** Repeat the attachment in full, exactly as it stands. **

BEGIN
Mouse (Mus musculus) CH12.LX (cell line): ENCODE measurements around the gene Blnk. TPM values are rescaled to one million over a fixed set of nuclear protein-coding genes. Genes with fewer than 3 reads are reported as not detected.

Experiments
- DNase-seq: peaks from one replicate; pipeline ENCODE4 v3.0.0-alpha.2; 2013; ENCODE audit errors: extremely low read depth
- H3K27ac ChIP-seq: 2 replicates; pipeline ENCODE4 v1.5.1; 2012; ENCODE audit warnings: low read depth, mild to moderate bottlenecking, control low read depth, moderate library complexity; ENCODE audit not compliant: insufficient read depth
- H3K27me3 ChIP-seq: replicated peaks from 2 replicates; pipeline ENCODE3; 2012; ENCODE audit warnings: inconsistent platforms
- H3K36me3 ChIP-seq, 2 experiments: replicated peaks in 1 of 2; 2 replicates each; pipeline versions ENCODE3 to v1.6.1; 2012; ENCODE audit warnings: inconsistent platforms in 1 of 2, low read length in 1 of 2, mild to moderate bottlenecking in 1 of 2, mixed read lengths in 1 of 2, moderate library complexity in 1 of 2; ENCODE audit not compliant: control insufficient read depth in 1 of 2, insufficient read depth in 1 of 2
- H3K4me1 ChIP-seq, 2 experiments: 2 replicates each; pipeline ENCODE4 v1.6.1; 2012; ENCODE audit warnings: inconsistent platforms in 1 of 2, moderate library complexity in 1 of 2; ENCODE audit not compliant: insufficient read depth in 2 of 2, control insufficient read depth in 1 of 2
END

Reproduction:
Mouse (Mus musculus) CH12.LX (cell line): ENCODE measurements around the gene Blnk. TPM values are rescaled to one million over a fixed set of nuclear protein-coding genes. Genes with fewer than 3 reads are reported as not detected.

Experiments
- DNase-seq: peaks from one replicate; pipeline ENCODE4 v3.0.0-alpha.2; 2013; ENCODE audit errors: extremely low read depth
- H3K27ac ChIP-seq: 2 replicates; pipeline ENCODE4 v1.5.1; 2012; ENCODE audit warnings: low read depth, mild to moderate bottlenecking, control low read depth, moderate library complexity; ENCODE audit not compliant: insufficient read depth
- H3K27me3 ChIP-seq: replicated peaks from 2 replicates; pipeline ENCODE3; 2012; ENCODE audit warnings: inconsistent platforms
- H3K36me3 ChIP-seq, 2 experiments: replicated peaks in 1 of 2; 2 replicates each; pipeline versions ENCODE3 to v1.6.1; 2012; ENCODE audit warnings: inconsistent platforms in 1 of 2, low read length in 1 of 2, mild to moderate bottlenecking in 1 of 2, mixed read lengths in 1 of 2, moderate library complexity in 1 of 2; ENCODE audit not compliant: control insufficient read depth in 1 of 2, insufficient read depth in 1 of 2
- H3K4me1 ChIP-seq, 2 experiments: 2 replicates each; pipeline ENCODE4 v1.6.1; 2012; ENCODE audit warnings: inconsistent platforms in 1 of 2, moderate library complexity in 1 of 2; ENCODE audit not compliant: insufficient read depth in 2 of 2, control insufficient read depth in 1 of 2